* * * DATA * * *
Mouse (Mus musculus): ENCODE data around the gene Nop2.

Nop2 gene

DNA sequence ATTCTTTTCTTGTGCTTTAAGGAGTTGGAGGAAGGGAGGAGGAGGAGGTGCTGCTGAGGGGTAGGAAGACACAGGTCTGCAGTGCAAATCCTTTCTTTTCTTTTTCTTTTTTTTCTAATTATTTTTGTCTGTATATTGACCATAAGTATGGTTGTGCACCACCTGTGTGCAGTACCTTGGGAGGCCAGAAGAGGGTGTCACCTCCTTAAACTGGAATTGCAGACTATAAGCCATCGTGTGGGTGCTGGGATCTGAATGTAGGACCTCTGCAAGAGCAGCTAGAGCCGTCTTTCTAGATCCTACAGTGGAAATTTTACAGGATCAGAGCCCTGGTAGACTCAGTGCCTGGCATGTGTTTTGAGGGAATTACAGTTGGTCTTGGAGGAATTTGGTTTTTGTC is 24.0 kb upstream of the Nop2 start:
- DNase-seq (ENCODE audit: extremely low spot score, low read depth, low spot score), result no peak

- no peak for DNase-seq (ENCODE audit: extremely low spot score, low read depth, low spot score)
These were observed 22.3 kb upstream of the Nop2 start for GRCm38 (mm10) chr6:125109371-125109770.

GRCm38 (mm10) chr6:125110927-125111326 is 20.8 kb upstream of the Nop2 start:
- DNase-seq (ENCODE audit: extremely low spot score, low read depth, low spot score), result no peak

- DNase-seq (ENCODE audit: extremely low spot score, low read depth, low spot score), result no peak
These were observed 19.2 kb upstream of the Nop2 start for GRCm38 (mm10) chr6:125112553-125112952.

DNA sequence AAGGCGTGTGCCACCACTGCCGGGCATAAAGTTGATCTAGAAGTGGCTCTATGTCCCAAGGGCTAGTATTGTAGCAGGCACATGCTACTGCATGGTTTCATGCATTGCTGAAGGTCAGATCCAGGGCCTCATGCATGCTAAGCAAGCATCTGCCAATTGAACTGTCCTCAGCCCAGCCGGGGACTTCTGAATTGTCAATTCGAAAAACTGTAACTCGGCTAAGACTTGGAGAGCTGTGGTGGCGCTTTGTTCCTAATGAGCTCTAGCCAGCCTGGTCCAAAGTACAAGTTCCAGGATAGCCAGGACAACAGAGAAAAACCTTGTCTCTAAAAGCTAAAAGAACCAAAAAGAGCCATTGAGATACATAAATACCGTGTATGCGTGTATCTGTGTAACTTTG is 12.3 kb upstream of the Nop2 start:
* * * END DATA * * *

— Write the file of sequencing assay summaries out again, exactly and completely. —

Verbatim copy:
Mouse (Mus musculus): ENCODE data around the gene Nop2.

Nop2 gene

DNA sequence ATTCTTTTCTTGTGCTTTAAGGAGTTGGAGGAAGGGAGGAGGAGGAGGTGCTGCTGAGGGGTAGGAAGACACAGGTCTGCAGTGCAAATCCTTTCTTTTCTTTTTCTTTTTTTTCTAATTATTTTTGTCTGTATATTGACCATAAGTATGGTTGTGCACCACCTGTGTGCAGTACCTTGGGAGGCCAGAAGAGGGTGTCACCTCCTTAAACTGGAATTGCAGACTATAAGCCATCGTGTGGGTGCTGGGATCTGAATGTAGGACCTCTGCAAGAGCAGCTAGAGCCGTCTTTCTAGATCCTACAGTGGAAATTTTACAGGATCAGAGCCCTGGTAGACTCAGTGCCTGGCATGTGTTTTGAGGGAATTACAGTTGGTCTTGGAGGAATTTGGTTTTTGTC is 24.0 kb upstream of the Nop2 start:
- DNase-seq (ENCODE audit: extremely low spot score, low read depth, low spot score), result no peak

- no peak for DNase-seq (ENCODE audit: extremely low spot score, low read depth, low spot score)
These were observed 22.3 kb upstream of the Nop2 start for GRCm38 (mm10) chr6:125109371-125109770.

GRCm38 (mm10) chr6:125110927-125111326 is 20.8 kb upstream of the Nop2 start:
- DNase-seq (ENCODE audit: extremely low spot score, low read depth, low spot score), result no peak

- DNase-seq (ENCODE audit: extremely low spot score, low read depth, low spot score), result no peak
These were observed 19.2 kb upstream of the Nop2 start for GRCm38 (mm10) chr6:125112553-125112952.

DNA sequence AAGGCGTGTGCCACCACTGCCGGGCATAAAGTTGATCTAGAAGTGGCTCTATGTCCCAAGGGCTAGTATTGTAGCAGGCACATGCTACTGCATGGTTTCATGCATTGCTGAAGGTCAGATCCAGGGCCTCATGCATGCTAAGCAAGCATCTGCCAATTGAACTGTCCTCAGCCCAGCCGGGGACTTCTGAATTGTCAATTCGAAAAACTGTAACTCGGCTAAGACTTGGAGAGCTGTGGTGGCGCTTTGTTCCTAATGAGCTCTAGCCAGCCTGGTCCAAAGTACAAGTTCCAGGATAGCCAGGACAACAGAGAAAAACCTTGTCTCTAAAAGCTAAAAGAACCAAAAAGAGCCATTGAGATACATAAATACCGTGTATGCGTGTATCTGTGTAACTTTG is 12.3 kb upstream of the Nop2 start: